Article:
Bob is the Coordinator for On the Move Coalition, a group of organizations working for transit justice across the region. He has been a tireless advocate for transit issues in the communities we serve. Read more...

Dorchester residents block eviction and win!

April 16, 2008

CLVU housing rally

This morning’s City Life/Vida Urbana (CLVU) rally was a historic victory for housing justice. Around 75 people gathered in front of 200 Norfolk Street in Dorchester, where Wells Fargo Bank planned on evicting the Meyers families. That included four brothers and sisters, six children and a licensed day care center. Each household had offered to pay rent, but the bank refused to accept it. Alister Meyers had even offered to buy the building at full appraised value but the bank refused his offer and proceeded with the eviction process. CLVU, a Boston based community organization fighting for tenants’ rights, mobilized a rally and blockade to prevent the eviction from happening. A number of participants had agreed to risk arrest by blocking the entrance to the Meyers’ home with their bodies.

Luckily, Wells Fargo backed down after learning of the organizing efforts. The company has agreed to enter negotiations and will most likely sell the property to Alister Meyers at the appraised value. The rally anticipating confrontation became a celebration of victory, with reflections on the work ahead. Representative Willie May Allen spoke about her fight for legislation that would place a moratorium on foreclosures. Boston City Councilor Chuck Turner addressed the crowd on the importance of challenging the root causes of these evictions, and working toward a society where communities and people take precedence over profit margins. Read more...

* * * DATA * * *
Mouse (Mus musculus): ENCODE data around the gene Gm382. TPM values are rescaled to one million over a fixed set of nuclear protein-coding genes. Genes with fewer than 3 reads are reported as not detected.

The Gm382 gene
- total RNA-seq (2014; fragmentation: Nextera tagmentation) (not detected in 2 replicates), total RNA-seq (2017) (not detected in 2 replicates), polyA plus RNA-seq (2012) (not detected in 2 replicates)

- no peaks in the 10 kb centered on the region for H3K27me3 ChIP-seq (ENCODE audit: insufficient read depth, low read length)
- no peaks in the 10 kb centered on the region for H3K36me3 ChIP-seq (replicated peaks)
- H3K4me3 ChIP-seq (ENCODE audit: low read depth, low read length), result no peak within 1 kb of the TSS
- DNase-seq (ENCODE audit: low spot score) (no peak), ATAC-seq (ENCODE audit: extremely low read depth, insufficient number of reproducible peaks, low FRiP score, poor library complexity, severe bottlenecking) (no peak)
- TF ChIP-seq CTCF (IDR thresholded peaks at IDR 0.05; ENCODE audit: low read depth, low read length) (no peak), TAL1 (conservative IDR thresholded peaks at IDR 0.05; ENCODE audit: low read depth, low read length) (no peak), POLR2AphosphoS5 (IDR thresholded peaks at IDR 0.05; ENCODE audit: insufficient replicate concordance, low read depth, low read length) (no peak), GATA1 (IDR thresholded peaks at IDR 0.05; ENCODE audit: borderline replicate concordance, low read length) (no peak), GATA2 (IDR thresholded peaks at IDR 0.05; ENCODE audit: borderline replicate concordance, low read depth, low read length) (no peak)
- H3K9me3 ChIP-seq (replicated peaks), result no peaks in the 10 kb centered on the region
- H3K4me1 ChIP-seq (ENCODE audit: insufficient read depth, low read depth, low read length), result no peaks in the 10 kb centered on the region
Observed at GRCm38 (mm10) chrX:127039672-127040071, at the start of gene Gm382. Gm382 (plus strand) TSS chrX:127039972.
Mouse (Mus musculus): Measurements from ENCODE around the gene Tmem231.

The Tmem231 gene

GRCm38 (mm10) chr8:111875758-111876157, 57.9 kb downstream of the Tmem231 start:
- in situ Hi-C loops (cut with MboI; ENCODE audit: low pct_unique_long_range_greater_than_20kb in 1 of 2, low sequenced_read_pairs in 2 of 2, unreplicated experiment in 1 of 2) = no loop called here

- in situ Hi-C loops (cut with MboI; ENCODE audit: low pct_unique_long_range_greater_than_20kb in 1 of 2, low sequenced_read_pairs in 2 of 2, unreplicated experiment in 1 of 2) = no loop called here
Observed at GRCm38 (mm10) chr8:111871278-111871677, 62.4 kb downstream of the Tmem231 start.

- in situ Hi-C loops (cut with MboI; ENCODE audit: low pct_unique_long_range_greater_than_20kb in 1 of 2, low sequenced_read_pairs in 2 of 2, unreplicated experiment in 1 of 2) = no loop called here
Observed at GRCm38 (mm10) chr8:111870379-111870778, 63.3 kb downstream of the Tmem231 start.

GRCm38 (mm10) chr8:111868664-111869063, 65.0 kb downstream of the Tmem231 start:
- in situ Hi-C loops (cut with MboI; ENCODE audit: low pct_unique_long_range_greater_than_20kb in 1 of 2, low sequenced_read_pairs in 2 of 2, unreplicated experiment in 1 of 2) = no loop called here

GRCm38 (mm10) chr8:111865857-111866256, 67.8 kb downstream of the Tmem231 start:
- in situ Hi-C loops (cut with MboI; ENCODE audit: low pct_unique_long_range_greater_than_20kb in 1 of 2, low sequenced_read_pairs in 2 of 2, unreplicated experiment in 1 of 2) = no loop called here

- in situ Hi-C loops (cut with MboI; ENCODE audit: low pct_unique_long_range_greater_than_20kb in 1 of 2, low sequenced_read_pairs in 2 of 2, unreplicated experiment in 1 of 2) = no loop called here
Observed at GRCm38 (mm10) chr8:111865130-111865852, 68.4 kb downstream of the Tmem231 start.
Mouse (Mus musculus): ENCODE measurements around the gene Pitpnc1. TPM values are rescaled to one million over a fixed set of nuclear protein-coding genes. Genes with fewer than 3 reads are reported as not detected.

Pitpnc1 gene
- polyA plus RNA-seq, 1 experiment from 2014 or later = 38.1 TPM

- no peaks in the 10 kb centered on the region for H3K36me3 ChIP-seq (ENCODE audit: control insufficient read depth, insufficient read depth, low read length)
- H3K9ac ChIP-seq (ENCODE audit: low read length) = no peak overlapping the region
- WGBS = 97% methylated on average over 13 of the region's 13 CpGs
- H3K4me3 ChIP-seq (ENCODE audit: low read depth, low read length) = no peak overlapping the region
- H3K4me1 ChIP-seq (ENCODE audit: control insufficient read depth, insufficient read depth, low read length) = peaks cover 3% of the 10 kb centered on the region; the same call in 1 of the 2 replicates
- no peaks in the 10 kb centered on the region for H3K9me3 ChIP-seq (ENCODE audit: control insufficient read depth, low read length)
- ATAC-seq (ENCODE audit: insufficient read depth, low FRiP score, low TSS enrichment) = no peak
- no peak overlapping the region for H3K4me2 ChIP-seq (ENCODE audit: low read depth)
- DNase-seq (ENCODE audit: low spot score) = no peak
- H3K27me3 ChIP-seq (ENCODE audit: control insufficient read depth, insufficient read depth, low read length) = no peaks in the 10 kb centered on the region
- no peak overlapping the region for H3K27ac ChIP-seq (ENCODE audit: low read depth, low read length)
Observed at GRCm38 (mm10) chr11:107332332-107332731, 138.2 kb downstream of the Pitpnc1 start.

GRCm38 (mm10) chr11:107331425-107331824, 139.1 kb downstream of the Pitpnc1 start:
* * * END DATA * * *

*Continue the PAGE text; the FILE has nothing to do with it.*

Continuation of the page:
Inequalities discussed in transit blog

April 15, 2008

We thought we’d take a moment to feature the No Free Transfer blog that posts updates on MBTA news and photographs of Boston train lines. An interesting post reviewed the opening of the Mattapan High Speed line, which used to be free but now charges $1.70 for a trip. While this line connects Mattapan residents to the Ashmont track of the Red Line, the MBTA does not offer a free transfer. For riders in lower-income Mattapan, this means paying double for every trip connecting to the subway, whereas riders of the Green, Red, Orange and Blue lines can transfer as much as they like, for free. Read more...

Immigration from a youth perspective

April 14, 2008

A new video by Sally Kohn at the Movement Vision Lab features the story of Juan, a bright and confident young man recently graduated from high school who fears he will soon be deported because he came to the United States when he was six years old. At two and a half minutes, Juan's interview highlights a U.S. immigration policy that lacks humanity and deprives bright and talented immigrants from fulfilling their dreams.

Watch the interview to hear Juan’s All-American story and read an essay Sally has written about immigration and the politics of fear. Read more…